Performing a gap analysis is a great idea to demonstrate the need as well as provide short-term and mid-term targets for the implementation team. Thank you for responding, your post is very helpful.

Eric
May 03, 2018 7:59 PM
Jessica Spector
...
Hi there. Can you give me an example of a service outside the PMO that can be consolidated to the PMO?
Network:79



Apr 09, 2018 8:51 AM
Replying to Daniel Silva
...
Hi Eric, how are you? As I see, you have a great challenge ahead. But, let´s overcome this challenge peace by peace. I will give you some tips, how to make it happen.

1) As soon as there isn´t a maturity of Project Management, in my opinion, you should start a PMO focused on create one Project Management Methodology, with Project Templates, One Framework tailor made to your Company according with the type of business you´re inserted and One project repository for your documents and lesson learned, for example.

2) One of the main rules of the PMO, is the PMO has the responsibility for educating the organization it serves about the benefits to have a PMO. You can create one presentation with the As Is (the present scenario in your company, showing the gaps in Project Management, the lack of maturity…) and the To Be (the future scenario in your company with the PMO implemented, the gaps filled by the PMO).

3) At last, try to involve all the stakeholders in this process. Share your ideas with the team. Try to work into the needs presented by the team. Engage them in your battle. Like this, for example, you said the team you´re working with has different members with different skills, try to organize them in a way to potentialize the unique skills, making their life easier.

Best Regards and Good Luck,
Daniel Carneiro da Silva, PMP
Hello Daniel,

Thank you for that insight. There are so many things to address but one of the first things is to understand why we are doing what we are doing. I recently read the Blog by Laura Barnard,"4 questions to ask when starting a PMO". Your posting echoed her ideas on understanding the organizations challenges with project management and developing a strategy to create a PMO to solve those challenges. I am developing the framework and scheduling a few meetings with stakeholders to understand thier needs and expectations of this PMO.
Network:79



Apr 09, 2018 9:10 AM
Replying to Shrinath Iyengar
...
Hi Eric,

I have faced similar situations like the one you describe. I typically do the following:

1. Question why the organization wants a PMO? What does the organization expect the PMO to do that it doesn't do currently? This typically gives an indication about the PMO type the organization is aiming for and will also serve as broad level performance indicators that can be further defined to evaluate the performance of this PMO.
2. Identify the current functions that are being performed by the organization that can be consolidated in a PMO. (Point 1 will serve as a guideline in identifying the services that can be consolidated)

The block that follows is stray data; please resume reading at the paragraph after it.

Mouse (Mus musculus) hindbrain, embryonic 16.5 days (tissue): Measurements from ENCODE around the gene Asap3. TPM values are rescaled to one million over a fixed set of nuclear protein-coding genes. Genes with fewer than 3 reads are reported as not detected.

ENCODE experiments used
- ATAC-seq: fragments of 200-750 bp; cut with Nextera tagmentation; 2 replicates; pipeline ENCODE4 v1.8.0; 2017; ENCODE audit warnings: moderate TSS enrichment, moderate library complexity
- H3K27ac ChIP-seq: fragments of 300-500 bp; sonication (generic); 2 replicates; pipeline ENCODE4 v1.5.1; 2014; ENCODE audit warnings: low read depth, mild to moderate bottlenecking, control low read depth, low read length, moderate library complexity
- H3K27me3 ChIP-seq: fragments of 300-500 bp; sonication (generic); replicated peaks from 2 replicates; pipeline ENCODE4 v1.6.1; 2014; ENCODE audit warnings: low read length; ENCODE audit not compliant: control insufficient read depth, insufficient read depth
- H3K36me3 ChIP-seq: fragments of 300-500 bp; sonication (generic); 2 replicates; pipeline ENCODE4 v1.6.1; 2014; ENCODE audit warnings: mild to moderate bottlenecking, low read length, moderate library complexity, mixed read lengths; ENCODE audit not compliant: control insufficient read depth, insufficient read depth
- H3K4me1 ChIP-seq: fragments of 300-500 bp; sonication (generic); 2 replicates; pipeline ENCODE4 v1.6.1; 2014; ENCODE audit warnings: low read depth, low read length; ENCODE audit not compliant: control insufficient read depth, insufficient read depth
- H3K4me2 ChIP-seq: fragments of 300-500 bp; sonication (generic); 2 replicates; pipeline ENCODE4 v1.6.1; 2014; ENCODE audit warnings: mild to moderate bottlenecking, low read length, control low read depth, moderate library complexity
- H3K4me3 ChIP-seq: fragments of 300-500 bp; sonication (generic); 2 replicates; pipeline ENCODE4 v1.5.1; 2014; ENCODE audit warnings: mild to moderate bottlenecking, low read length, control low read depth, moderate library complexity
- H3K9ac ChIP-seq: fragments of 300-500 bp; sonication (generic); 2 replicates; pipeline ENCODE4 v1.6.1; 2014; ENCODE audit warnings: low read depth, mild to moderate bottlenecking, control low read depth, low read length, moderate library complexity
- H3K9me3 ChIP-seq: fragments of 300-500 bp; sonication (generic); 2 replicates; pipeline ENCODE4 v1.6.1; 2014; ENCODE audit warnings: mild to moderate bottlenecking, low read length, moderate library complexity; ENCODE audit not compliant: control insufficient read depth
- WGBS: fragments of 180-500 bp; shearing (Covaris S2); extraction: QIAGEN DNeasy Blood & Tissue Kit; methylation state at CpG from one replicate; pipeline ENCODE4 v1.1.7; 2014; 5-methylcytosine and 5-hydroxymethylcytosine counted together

3. Assess the gap between Point 1. and Point 2 and identify the stages / steps that would take it to the desired PMO level. These stages / steps can also serve as low hanging fruit (quick wins) that can be highlighted while presenting PMO performance
4. Prepare a plan to reach the desired PMO level with milestones (including quick wins). This is essential to retain management interest in continuing with a PMO while presenting its progress and performance
5. Identify success factors (this is where the point of stakeholder ownership can be put forth thus solving the issue of buy-in) that will help the organization reach the desired PMO level from its current stage
6. Define charter and get sign-off from the identified stakeholders

The above steps are just an outline but serves as a good starting point to put things in perspective.

Hope this helps.

All the best.
Shrinath,
Performing a gap analysis is a great idea to demonstrate the need as well as provide short-term and mid-term targets for the implementation team. Thank you for responding, your post is very helpful.

Eric
Network:1669



PMO, as other physical business units, must be created because the strategic decision about project/program/portfolio management process must be located into a physical unit. So, the first thing to do, is to understand that the use of those process will solve a business problem. Then, first thing to do, is to detect the problem to create the solution (PMO). Remember that by definition problem is the gap between reality as perceived and reality as desired reality so you can work on the perception, you can work on the desire or you can work on the gap to solve the problem. Here comes the link to one article I wrote time ago and was published by the IIBA and the PMI as "best practice" and talked about how to create the right solution. Hope it helps: https://www.projectmanagement.com/blog-pos...-right-solution